Expecting Jesus to show up while we are in the wall

Pastor Matthew Best
7 min readFeb 8, 2021

(I preached this sermon on Sunday, Feb 7, 2021 in response to the Gospel reading — Mark 1:29–39. You can see the entire service as well as the sermon at our church website — www.ststephenlc.org.)

Marathon runners are intimately familiar with a concept called hitting the wall. It usually hits somewhere between mile 18 and mile 22. Everyone experiences the wall differently, but the core of it is that everything hurts — physically, mentally, emotionally. You feel lost and hopeless. You’ve gone so very far, and yet you aren’t done yet. Your body is drained. And your spirits are empty. Your mind doesn’t help either.

This is where we are as a society in the midst of this marathon of a pandemic. So many people are hitting a pandemic wall.

The phrase pandemic wall has become popular in the last couple of weeks — which makes sense really. It’s the idea that many people are hitting the wall with this pandemic. We have been going at this for months. We have been doing what we are supposed to. We haven’t seen family and friends. We are being responsible. And we are exhausted, often feel hopeless, and sense that there is no end in sight to this pandemic. We’ve been going at this for just about a year now.

When will it end, we wonder? We don’t know.

Throw on added stressors of serious partisan divide, economic worries, and the effects of isolation, in addition to just everyday life, and we are definitely in the wall.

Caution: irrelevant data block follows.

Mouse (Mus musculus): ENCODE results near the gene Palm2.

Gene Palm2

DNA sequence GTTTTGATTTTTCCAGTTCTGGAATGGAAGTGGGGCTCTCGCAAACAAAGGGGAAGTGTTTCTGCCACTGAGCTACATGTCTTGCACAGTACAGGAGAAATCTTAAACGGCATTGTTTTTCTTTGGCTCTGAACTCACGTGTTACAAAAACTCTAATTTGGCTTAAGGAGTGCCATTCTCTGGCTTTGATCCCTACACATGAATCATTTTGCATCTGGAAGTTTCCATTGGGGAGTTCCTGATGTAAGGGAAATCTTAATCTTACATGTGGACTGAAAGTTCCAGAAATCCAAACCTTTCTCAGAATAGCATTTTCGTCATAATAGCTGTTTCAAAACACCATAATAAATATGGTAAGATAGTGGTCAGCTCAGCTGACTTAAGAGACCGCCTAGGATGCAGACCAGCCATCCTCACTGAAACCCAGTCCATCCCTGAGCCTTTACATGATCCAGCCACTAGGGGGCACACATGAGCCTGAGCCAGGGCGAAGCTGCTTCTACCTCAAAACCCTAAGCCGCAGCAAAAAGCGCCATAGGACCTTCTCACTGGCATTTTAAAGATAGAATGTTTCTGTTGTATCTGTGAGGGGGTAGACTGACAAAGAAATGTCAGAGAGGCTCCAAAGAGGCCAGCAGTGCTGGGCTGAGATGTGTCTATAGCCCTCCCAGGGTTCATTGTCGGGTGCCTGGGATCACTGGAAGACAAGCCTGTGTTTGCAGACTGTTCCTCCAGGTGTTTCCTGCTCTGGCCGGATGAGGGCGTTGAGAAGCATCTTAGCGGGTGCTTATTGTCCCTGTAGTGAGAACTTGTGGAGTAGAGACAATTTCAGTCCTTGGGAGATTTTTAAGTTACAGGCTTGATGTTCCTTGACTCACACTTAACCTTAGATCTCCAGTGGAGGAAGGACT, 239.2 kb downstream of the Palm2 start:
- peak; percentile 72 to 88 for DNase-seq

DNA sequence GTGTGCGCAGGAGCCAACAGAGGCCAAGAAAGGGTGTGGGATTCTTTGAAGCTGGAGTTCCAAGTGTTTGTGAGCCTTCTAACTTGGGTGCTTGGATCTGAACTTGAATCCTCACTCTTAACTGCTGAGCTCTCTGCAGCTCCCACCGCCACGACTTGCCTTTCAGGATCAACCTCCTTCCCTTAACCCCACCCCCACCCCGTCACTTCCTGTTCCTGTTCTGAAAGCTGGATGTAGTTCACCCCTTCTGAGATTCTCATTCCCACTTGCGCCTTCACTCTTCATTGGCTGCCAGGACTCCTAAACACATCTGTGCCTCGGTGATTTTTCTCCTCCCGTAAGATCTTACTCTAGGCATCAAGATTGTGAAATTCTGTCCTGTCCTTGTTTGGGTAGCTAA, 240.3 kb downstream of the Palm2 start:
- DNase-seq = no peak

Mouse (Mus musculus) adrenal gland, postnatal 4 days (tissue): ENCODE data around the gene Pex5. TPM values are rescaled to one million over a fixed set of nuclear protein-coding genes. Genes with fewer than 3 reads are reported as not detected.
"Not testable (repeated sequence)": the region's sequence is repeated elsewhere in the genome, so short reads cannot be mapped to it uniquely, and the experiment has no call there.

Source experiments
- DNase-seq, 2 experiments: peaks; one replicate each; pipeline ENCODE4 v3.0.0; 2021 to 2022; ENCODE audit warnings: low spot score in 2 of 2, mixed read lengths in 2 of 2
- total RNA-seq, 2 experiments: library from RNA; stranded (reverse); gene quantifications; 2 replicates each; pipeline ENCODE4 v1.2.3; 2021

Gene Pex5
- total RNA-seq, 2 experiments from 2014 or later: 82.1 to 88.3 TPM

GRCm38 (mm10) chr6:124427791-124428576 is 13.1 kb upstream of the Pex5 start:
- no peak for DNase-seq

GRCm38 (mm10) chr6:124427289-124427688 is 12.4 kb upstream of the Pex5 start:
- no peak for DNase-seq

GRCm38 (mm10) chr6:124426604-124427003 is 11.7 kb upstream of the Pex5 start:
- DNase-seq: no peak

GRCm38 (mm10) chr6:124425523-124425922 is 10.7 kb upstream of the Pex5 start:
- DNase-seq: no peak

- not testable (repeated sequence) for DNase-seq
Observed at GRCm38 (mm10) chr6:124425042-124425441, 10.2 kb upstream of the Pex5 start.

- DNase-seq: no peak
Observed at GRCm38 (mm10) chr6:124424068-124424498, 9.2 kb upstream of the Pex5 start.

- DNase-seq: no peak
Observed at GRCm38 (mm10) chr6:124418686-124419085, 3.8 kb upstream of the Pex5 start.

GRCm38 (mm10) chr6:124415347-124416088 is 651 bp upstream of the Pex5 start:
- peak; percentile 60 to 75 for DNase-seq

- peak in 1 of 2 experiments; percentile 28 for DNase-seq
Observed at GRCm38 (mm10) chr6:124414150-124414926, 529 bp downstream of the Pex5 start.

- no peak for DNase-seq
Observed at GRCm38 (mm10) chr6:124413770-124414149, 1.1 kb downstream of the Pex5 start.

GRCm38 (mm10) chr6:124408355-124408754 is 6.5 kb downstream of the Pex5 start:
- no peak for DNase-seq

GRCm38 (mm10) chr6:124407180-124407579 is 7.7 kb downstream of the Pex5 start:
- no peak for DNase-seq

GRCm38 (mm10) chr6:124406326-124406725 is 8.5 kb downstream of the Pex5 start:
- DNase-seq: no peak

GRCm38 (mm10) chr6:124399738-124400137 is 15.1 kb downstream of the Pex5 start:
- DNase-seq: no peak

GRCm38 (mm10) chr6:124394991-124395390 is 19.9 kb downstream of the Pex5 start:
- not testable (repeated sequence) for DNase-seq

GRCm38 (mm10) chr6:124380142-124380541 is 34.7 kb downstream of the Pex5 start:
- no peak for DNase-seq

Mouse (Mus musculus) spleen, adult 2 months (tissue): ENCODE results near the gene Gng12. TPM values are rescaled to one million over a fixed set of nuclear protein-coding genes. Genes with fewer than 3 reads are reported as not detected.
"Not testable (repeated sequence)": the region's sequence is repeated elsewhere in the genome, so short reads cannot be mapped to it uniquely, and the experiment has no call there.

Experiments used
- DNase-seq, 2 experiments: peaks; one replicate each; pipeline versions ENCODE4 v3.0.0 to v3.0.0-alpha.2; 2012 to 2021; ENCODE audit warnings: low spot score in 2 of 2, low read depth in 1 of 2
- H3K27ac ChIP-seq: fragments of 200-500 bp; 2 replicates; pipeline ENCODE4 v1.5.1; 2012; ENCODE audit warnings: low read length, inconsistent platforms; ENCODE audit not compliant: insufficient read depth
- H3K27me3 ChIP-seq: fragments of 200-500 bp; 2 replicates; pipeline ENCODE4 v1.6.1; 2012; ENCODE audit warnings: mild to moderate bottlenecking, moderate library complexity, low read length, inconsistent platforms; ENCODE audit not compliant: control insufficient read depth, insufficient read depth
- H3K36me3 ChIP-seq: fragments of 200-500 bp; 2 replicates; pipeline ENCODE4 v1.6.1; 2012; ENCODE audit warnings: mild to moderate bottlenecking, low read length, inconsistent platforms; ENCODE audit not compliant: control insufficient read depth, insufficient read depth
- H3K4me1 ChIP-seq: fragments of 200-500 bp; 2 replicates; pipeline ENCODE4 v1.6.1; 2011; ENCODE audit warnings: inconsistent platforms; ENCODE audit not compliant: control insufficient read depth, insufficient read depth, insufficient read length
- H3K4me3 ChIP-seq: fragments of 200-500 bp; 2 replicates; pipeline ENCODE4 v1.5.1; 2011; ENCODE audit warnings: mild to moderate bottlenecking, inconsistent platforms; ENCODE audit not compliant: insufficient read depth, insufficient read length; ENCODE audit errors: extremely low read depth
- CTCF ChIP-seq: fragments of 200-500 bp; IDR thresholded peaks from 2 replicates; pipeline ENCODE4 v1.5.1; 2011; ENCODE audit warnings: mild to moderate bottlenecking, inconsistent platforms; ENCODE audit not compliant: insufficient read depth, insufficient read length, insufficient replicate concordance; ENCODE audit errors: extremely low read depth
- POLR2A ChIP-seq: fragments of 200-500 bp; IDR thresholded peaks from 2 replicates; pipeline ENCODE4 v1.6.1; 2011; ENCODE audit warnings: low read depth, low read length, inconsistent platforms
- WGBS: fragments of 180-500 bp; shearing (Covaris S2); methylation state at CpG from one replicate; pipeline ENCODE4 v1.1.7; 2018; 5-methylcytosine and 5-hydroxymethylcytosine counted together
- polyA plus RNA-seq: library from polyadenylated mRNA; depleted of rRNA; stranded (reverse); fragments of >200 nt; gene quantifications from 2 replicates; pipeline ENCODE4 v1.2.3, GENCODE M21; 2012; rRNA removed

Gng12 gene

I feel it. Some days It’s a real struggle to just answer emails or to pick up the phone — simple things that aren’t difficult yet feel as though I am lifting a 500 lb. weight. And if you just glance at me, you’ll see I’m not capable of lifting 500 pounds. In this pandemic, I’m learning what my limitations are — and there are plenty.

Our society has this idea that we’re supposed to be self-reliant, strong in body and mind, and never needing to rest or anyone to help. That we can pull ourselves up by our bootstraps and suck it up and go on. I’ve seen too many people live into this — not taking their full vacation time and when they do, they do work. (I’ve been guilty of that.). Not taking time off when they are sick in order to rest. And not having boundaries that say when its work time and when it is not.

I don’t think any of this is helpful and I don’t think it has served us well. And it certainly isn’t based on what God tells…

--

--

Pastor Matthew Best

My name is Matthew Best. I’m an ELCA (Lutheran) pastor who attempts to translate church and churchy stuff into everyday language.